Inflammation of the lining of the stomach and intestines, usually due to infection
- Most common in babies and children but can occur at any age
- Poor food hygiene or unsanitary conditions are risk factors
- Gender and genetics are not significant factors
Gastroenteritis usually starts suddenly, with symptoms of vomiting, diarrhoea, and fever. Outbreaks commonly occur within families and among people who are in close contact, such as schoolchildren. Most people recover from the disorder without problems, but gastro-enteritis may be serious in elderly people and very young children (see Vomiting and diarrhoea) because there is a risk of dehydration. In developing countries, gastroenteritis is a common cause of death in these age groups.
What are the causes?
Gastroenteritis is usually due to a viral or bacterial infection that irritates the lining of the stomach and intestines. The infection may be acquired from contaminated food or water (see Food poisoning), or it may be spread among people who are in close contact, especially if hygiene is poor.
Viral gastroenteritis is often caused by rotaviruses or astroviruses, particularly in young children, and by noroviruses in older children and adults. Most people acquire immunity to these viruses by the time they are adults. Bacterial causes of gastroenteritis include salmonella, campylobacter, and Escherichia coli.Escherichia coli.
What are the symptoms?
The symptoms of gastroenteritis often develop rapidly over 1–2 hours and may vary in severity. They include:
Nausea and vomiting.
Cramping abdominal pain.
Fever, often with headache.
In some people, vomiting or diarrhoea may lead to dehydration. Babies and elderly people are much more susceptible to the effects of dehydration, which are often difficult to recognize. Babies may become listless and cry feebly, and an elderly person may become confused. Consult your doctor promptly if you are not able to keep fluids down or have not passed urine for over 6 hours, especially if you have a long-term illness, such as diabetes mellitus or kidney disease. Without appropriate treatment, dehydration may be life-threatening.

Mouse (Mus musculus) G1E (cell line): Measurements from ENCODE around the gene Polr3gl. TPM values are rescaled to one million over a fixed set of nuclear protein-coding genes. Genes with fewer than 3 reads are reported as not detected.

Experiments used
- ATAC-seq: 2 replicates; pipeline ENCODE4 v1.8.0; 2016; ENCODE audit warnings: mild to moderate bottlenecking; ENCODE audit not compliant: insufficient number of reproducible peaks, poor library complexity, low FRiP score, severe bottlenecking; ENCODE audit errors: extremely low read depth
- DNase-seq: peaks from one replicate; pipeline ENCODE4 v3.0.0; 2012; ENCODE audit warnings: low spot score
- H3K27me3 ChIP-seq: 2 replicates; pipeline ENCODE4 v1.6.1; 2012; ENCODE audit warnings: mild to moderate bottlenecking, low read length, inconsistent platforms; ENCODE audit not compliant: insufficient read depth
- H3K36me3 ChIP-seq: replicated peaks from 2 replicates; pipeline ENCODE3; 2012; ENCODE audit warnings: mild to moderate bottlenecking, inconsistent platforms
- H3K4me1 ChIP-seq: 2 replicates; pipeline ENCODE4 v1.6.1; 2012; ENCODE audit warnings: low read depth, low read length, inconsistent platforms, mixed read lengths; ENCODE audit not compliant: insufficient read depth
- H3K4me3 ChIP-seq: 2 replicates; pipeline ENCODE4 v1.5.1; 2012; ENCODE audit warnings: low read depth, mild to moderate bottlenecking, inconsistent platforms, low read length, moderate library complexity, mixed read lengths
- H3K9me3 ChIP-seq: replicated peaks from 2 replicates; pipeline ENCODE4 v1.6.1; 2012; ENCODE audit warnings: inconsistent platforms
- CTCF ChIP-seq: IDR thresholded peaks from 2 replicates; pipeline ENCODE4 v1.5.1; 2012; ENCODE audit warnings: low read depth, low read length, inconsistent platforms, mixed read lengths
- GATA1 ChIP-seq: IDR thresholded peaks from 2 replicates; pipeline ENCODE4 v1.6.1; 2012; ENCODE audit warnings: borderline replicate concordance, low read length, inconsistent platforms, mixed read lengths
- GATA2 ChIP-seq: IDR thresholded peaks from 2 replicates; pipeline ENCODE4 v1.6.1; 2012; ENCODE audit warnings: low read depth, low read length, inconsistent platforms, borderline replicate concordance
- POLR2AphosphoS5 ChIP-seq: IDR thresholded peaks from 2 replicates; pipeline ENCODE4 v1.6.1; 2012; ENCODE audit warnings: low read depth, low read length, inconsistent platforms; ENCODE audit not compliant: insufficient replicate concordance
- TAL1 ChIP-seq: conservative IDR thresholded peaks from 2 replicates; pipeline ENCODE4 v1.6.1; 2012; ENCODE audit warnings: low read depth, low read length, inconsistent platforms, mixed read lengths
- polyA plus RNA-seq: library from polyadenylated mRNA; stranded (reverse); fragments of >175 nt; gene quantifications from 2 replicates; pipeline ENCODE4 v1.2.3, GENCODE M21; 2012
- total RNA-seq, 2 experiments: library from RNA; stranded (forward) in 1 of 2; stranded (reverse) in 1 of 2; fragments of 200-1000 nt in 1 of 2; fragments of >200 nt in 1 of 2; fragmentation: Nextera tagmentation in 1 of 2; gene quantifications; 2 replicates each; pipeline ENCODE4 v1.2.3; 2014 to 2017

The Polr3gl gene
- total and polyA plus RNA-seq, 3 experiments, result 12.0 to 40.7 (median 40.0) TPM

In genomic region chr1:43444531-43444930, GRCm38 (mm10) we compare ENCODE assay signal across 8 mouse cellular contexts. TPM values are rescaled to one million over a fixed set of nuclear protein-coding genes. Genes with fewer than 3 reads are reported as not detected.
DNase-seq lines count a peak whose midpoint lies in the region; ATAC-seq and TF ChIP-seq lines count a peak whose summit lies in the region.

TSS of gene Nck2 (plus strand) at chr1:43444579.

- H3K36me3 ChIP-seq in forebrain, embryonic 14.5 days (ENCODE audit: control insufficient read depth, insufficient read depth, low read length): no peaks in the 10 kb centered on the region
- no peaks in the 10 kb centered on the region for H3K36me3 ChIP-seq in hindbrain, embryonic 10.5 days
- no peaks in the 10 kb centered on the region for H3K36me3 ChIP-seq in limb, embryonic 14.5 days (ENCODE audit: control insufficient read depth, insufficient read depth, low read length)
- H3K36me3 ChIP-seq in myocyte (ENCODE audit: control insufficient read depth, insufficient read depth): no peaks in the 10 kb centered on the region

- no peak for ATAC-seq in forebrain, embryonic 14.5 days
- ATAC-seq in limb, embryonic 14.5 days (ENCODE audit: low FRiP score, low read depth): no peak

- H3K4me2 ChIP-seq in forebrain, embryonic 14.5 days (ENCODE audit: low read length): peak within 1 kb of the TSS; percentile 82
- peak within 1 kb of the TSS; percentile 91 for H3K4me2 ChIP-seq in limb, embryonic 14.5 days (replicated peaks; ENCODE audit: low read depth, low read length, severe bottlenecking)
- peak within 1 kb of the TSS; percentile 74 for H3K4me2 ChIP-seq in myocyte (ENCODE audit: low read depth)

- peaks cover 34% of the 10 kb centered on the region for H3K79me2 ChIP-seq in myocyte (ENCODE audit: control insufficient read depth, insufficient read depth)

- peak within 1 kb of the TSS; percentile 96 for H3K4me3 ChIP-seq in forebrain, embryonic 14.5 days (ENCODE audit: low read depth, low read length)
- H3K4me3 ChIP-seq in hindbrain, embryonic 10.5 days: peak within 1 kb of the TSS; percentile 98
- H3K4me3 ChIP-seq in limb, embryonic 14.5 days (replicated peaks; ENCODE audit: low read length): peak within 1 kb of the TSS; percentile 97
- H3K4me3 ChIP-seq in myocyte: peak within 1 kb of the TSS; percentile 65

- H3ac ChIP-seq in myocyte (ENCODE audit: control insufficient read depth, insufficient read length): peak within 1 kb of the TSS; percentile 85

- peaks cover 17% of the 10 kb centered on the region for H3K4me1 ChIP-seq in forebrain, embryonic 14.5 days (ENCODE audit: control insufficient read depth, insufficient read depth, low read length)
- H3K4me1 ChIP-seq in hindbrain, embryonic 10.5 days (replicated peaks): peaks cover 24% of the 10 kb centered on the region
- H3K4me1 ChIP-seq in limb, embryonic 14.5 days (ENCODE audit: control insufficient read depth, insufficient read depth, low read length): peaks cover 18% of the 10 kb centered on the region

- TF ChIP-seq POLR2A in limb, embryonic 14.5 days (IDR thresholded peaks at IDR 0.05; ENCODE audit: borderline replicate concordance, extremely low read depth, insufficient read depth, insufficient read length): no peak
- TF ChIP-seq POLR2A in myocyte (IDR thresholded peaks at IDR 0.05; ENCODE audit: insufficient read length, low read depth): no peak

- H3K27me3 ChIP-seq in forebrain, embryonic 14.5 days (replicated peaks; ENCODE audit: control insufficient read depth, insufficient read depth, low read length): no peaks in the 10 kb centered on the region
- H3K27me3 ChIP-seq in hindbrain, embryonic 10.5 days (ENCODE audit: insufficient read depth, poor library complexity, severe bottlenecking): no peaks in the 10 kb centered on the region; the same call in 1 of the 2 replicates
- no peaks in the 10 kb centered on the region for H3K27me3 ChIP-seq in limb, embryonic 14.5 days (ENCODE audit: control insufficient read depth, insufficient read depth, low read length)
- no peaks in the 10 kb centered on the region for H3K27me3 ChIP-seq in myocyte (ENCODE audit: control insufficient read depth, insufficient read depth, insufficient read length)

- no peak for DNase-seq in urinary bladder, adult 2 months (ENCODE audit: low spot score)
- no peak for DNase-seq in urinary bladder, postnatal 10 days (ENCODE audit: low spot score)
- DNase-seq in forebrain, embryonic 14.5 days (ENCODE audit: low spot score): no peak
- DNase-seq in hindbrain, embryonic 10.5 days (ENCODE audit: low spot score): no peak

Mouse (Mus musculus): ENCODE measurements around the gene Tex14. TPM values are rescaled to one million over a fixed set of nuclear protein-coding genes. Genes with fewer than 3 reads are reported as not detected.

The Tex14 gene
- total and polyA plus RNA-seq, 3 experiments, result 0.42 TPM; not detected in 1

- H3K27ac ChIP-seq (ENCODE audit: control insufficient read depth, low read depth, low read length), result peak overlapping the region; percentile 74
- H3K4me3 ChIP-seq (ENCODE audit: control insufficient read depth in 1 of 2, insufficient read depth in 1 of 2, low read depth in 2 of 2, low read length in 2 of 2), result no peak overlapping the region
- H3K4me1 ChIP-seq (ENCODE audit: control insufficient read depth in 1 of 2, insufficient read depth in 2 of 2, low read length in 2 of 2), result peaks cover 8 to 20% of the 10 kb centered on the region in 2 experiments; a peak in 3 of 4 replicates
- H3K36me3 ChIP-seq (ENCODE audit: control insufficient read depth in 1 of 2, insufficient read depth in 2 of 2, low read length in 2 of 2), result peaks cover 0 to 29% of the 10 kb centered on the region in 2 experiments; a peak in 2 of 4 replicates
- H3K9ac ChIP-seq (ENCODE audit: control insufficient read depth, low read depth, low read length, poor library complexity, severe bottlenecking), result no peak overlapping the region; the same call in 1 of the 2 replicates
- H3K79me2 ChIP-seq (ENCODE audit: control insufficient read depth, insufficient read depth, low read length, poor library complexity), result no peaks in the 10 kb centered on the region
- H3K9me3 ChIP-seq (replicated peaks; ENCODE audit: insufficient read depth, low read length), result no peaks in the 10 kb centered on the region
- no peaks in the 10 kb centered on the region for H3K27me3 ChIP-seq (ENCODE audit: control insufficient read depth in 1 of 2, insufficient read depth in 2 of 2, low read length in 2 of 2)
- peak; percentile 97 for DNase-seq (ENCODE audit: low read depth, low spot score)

What might be done?
A mild attack of gastroenteritis usually clears up without treatment, but you should follow self-help measures and drink plenty of fluids every few hours (see Preventing dehydration). Over-the-counter antidiarrhoeal drugs are useful if you need to relieve your symptoms quickly. However, these treatments are best avoided because they may prolong gastroenteritis by retaining the infective organism inside the gastrointestinal tract.
If your symptoms are severe or prolonged, you should consult your doctor. You may be asked to provide a sample of faeces, which will be tested for infection. Antibiotics are rarely given unless a bacterial infection is identified. Severe dehydration requires emergency treatment in hospital to replace fluids and salts intravenously.
What is the prognosis?
Most people recover rapidly from gastroenteritis with no long-lasting effects. Occasionally, short-term damage to the intestine may reduce its ability to digest lactose, the natural sugar present in milk (see Lactose intolerance). This disorder occurs particularly in infants and often results in diarrhoea that can persist for days or weeks. In rare cases, gastroenteritis may trigger irritable bowel syndrome.
From the 2010 revision of the Complete Home Medical Guide © Dorling Kindersley Limited.
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